It’s not often the UFC champion heads into a title defense against a challenger who is ranked above him, and that certainly won’t happen again as long as Oliveira holds golds.
For his handiwork, Oliveira essentially traded places with Poirier on our pound-for-pound list, stealing Poirier’s No. 4 spot and dropping “The Diamond” down to Oliveira’s old position at No. 7. Only the UFC’s trio of African-born champions now sit ahead of “do Bronx.”
As for January, all eyes will be fixed solely on UFC 270 and the dual title fights atop the card, as No. 3 Francis Ngannou looks to reclaim sole ownership of the UFC heavyweight title in a long-awaited matchup against No. 19 Ciryl Gane, and No. 12 Brandon Moreno settles his trilogy against former UFC flyweight champion Deiveson Figueiredo.
December results for ranked fighters (previous ranking shown): No. 7 Charles Oliveira def. No. 4 Dustin Poirier
January bouts featuring ranked fighters: No. 3 Francis Ngannou vs. No. 19T Ciryl Gane (UFC 270, Jan. 22), No. 12 Brandon Moreno vs. Deiveson Figueiredo (UFC 270, Jan. 22)
Fighters also receiving votes: Adriano Moraes, Vadim Nemkov, Colby Covington, Jose Aldo, Ryan Bader, Deiveson Figueiredo, Sergio Pettis, Corey Anderson, Gilbert Burns, T.J. Dillashaw
For the first time in the brief history of these rankings, there is a unanimous No. 1 atop the women’s list.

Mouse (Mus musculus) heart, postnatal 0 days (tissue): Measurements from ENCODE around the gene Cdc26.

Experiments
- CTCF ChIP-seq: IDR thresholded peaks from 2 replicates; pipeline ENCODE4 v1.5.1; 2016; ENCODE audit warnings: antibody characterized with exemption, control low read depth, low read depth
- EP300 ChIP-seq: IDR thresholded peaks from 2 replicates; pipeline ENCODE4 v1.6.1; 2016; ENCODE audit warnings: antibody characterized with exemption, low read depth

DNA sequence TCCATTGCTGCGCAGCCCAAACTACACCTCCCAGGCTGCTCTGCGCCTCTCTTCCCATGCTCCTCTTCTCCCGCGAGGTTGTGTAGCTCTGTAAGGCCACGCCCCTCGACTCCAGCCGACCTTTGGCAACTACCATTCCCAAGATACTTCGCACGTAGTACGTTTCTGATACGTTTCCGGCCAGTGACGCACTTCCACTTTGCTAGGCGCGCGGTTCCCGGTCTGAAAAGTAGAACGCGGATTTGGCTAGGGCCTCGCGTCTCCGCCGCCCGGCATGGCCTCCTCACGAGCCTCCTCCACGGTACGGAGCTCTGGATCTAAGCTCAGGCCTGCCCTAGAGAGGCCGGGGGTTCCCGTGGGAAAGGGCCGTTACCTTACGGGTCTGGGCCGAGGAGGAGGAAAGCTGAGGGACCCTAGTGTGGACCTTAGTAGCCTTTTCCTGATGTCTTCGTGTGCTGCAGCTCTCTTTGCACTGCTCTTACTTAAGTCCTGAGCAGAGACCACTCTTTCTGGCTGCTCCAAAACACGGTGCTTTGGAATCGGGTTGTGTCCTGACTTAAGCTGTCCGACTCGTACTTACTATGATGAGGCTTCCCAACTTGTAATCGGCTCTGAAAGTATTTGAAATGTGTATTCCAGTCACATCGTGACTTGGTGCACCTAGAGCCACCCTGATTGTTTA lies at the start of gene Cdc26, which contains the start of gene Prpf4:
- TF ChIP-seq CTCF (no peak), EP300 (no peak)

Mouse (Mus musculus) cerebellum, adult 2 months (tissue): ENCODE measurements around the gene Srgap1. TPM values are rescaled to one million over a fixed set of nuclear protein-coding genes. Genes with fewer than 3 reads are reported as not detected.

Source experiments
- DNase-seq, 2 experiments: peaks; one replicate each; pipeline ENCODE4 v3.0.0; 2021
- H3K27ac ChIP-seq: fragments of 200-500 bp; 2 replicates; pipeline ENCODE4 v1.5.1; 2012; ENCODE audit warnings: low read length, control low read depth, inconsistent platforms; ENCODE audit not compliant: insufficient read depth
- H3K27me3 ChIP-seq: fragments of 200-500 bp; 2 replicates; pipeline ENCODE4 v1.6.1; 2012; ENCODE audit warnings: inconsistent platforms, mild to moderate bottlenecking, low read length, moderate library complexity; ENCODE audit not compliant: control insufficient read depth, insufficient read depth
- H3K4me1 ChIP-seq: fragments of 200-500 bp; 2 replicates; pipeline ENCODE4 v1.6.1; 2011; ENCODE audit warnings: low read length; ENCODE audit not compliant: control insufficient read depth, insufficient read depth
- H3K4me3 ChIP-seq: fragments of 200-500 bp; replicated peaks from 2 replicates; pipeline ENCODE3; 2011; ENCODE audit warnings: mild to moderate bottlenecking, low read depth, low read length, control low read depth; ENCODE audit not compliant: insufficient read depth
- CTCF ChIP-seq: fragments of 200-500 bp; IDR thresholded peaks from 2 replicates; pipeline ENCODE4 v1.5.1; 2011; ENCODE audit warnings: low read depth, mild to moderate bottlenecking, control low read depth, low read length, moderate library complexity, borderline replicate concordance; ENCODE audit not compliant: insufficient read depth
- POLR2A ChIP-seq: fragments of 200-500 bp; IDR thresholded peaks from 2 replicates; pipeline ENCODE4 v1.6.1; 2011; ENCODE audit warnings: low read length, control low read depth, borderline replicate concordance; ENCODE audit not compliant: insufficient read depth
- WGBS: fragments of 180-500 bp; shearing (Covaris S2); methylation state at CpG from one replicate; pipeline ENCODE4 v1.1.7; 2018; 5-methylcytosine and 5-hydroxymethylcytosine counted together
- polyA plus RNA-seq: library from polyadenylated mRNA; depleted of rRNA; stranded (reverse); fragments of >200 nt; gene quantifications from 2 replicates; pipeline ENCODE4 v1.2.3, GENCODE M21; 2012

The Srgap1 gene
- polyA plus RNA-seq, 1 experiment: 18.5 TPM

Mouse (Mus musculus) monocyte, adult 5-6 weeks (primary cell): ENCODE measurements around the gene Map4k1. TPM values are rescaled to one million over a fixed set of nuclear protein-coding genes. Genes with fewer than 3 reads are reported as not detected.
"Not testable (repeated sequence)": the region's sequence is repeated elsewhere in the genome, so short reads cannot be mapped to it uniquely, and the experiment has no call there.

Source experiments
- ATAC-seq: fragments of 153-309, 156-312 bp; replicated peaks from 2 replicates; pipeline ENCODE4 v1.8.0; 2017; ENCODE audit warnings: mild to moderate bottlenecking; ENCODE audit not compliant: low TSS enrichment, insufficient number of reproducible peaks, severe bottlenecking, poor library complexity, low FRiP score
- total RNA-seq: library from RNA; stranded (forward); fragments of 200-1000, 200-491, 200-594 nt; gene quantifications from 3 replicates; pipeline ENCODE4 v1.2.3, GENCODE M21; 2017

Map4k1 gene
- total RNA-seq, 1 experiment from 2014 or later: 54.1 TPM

That’s right, Valentina Shevchenko is MMA’s new undisputed queen. After steadily gaining ground in our internal balloting on Amanda Nunes in recent months, Shevchenko finally overtook “The Lioness” with an assist from newly crowned UFC bantamweight champion Julianna Pena, whose titanic upset at UFC 269 flipped the sport on its head. Shevchenko is now the woman to beat on the pound-for-pound list, and she could hold onto that top spot for a long time to come at the rate she’s mowing down contenders at 125 pounds.
But could a run at two-division gold be in Shevchenko’s future?
To do so she may need to get past Pena once again, as “The Venezuelan Vixen” rocketed up to the No. 5 spot on the pound-for-pound list despite entering December unranked.
Pena’s upset is certainly a landscape changer at 135 pounds, though it wouldn’t be surprising if she is asked to replicate her improbable feat again in a rematch against Nunes next before the division can fully embrace its new UFC champion.
Looking ahead, January appears to be a slow month for these rankings, however there is one matchup to note: No. 13 Katlyn Chookagian defending her spot against one-time UFC title challenger Jennifer Maia in a meaningful matchup of flyweight contenders.
December results for ranked fighters (previous ranking shown): Julianna Pena def. No. 1 Amanda Nunes
January bouts featuring ranked fighters: No. 13 Katlyn Chookagian vs. Jennifer Maia (UFC Vegas 46, Jan. 15)
Fighters also receiving votes: Julia Budd, Ilima-Lei Macfarlane, Raquel Pennington, Xiong Jing Nan, Larissa Pacheco, Ketlen Vieira, Taila Santos, Michelle Waterson, Yan Xiaonan, Leslie Smith, Alesha Zappitella, Denise Kielholtz, Amanda Ribas